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How to Create a Peasant Costume

Peasants mostly wore neutral earth tones.
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Peasants are known for their workmanlike and a bland sense of style, but that doesn't mean dressing up as a peasant has to be boring. Remember that peasants were typically a poor class, and your costume design should reflect that. Most of the clothing peasants wore were considered to be basic pieces, so avoid wearing anything too fancy, such as jewelry and posh fabric.

Peasant Costume for Men

Wear a pair muslin tunic as your top and layer a vest on top of that. The vest can either be lace up or button up in the front and can be sleeveless or not.

It's acceptable to wear a cape or cloak in cold weather.
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Put on a pair of cloth stockings then a pair of cross-gartered breeches. Tattered clothes with holes and a little dirt can help add authenticity to the peasant clothing.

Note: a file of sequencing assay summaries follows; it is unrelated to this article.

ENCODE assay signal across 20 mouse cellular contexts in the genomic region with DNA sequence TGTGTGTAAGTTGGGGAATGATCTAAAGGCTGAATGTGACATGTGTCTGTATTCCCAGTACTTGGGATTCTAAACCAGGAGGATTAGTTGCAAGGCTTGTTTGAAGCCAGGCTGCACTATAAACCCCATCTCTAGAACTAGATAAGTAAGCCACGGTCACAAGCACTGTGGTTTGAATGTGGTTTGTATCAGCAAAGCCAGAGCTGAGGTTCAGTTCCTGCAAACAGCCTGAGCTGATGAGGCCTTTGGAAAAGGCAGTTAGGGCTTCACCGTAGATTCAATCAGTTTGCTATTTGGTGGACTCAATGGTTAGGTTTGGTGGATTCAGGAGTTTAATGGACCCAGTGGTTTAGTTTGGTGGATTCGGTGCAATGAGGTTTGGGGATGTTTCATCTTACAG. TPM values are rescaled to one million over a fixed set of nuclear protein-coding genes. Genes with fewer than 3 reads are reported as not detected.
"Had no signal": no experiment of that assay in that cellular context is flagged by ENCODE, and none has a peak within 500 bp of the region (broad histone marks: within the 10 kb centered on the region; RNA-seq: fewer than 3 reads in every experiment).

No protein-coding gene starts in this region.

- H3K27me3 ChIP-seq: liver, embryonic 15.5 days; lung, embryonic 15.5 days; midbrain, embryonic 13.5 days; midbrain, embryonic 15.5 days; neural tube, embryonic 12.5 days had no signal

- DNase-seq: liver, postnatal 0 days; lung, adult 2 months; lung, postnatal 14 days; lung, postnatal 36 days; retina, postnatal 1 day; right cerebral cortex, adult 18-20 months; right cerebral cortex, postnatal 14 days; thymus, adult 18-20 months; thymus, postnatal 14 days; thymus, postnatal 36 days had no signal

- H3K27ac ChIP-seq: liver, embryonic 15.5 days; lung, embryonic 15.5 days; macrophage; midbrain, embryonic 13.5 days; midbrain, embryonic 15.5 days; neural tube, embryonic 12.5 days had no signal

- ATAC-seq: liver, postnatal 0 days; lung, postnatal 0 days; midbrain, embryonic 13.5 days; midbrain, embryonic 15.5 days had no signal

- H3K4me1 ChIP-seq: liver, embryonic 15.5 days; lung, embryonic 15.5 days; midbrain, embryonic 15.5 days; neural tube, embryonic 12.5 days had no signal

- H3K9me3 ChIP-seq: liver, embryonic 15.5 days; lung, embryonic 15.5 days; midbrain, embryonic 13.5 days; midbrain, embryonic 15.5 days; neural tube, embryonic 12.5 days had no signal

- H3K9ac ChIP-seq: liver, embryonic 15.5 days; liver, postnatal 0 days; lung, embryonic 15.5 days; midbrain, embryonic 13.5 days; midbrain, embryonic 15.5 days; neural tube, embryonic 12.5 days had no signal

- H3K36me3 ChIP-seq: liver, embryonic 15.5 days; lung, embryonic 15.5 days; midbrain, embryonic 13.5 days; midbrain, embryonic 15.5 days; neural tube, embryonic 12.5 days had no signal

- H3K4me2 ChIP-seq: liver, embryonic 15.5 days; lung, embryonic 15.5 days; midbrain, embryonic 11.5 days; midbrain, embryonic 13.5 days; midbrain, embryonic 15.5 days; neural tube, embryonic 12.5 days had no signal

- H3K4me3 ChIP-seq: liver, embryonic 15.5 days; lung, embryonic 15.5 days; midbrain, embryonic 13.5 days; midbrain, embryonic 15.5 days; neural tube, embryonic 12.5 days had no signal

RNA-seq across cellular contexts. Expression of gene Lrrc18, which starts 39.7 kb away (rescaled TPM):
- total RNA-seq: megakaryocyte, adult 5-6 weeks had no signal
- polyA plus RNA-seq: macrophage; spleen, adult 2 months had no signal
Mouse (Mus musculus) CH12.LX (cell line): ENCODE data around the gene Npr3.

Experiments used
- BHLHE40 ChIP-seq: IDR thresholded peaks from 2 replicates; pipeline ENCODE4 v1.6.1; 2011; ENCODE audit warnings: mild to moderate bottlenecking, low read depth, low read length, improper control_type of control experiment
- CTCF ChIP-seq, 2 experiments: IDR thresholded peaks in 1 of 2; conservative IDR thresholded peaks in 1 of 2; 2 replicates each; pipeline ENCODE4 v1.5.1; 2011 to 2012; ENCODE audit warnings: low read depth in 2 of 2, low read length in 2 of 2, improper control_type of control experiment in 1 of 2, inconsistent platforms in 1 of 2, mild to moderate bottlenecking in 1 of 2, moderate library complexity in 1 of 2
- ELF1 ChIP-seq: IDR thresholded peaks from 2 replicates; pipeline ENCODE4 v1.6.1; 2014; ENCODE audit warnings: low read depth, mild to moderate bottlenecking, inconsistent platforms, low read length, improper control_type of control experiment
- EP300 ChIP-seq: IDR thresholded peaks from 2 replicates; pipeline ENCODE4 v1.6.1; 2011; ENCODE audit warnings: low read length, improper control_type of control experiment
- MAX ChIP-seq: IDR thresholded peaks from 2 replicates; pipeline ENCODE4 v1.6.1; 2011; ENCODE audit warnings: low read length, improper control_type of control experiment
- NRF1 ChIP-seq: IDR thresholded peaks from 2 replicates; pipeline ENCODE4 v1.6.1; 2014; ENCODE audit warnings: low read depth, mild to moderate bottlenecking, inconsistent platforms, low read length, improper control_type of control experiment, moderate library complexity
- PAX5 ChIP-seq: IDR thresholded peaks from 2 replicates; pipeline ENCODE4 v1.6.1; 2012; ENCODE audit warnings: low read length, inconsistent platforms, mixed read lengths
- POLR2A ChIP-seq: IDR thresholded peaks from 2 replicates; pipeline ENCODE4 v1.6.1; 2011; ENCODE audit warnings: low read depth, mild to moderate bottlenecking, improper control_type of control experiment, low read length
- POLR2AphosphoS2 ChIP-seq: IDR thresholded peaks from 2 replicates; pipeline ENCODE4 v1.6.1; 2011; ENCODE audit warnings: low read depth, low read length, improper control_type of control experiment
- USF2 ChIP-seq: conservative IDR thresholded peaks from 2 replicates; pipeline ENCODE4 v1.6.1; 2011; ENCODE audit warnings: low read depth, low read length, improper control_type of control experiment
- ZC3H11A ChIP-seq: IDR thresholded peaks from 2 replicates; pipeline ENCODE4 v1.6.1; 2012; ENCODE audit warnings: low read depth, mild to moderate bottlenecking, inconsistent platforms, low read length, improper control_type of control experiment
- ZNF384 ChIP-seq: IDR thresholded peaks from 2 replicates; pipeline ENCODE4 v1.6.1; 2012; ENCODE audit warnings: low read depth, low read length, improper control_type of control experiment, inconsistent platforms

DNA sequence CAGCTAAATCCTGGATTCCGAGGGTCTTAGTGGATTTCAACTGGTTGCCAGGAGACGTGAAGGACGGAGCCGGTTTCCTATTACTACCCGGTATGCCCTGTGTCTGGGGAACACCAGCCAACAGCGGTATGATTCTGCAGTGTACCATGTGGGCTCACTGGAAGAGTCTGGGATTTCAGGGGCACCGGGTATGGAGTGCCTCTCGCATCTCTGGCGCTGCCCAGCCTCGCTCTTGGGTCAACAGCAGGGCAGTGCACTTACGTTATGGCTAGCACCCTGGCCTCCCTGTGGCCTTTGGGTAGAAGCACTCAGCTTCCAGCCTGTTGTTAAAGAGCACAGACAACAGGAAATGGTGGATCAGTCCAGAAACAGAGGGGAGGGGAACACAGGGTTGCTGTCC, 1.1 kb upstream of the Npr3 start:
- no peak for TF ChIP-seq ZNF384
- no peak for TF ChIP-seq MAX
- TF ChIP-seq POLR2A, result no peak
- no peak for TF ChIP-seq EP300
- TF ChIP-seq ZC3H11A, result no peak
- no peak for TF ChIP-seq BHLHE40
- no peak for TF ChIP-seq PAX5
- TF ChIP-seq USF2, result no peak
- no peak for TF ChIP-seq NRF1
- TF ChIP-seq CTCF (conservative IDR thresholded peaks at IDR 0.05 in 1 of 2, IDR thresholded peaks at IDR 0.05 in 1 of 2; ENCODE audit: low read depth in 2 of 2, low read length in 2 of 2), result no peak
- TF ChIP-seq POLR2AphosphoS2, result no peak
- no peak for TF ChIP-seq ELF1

Simple leather shoes are perfect for a peasant costume.
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Wear a pair of low-cut wood or leather shoes similar to moccasins. Tousle your hair to give it a messy appearance, and finish your look by putting on a wide, flat brimmed hat. If the weather is cold, you can add a cape.

Peasant Costume for Women

Peasants wore long aprons to keep their skirts clean.
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Put on a long-sleeved muslin shirt and at least one long skirt. Peasants often wore two skirts, with the nicest skirt layered on top of the underskirt. Tuck the shirt into your skirt and put on a vest or tight fitting bodice.

Tie a long apron around your waste and put on a pair of cloth stockings. Tie hair up under a biggens or coif. Lastly, slip on a pair of leather shoes or go barefoot, if possible.

Carry a basket to accessorize.
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Hold on to a simple woven basket if you wish to accessorize. You can also wear a cape for warmth.

Tip

When picking out fabrics, stick with natural fibers such as cotton, muslin, leather, wool and twill.

Avoid denim, polyester, silk, satin, and other man made or lavish material.

Stick with earth tones and basic colors such as rust, brown, yellow, green, orange, blue and red. Avoid fabrics with prints.

About the Author

After studying veterinary science at the University of Illinois, Amelie Mueller worked in vet clinic for several years. Mueller later pursued a career in the arts, acquiring a journalism degree from Valencia College. Mueller now operates an art studio where she crafts furniture and home wares from recycled goods.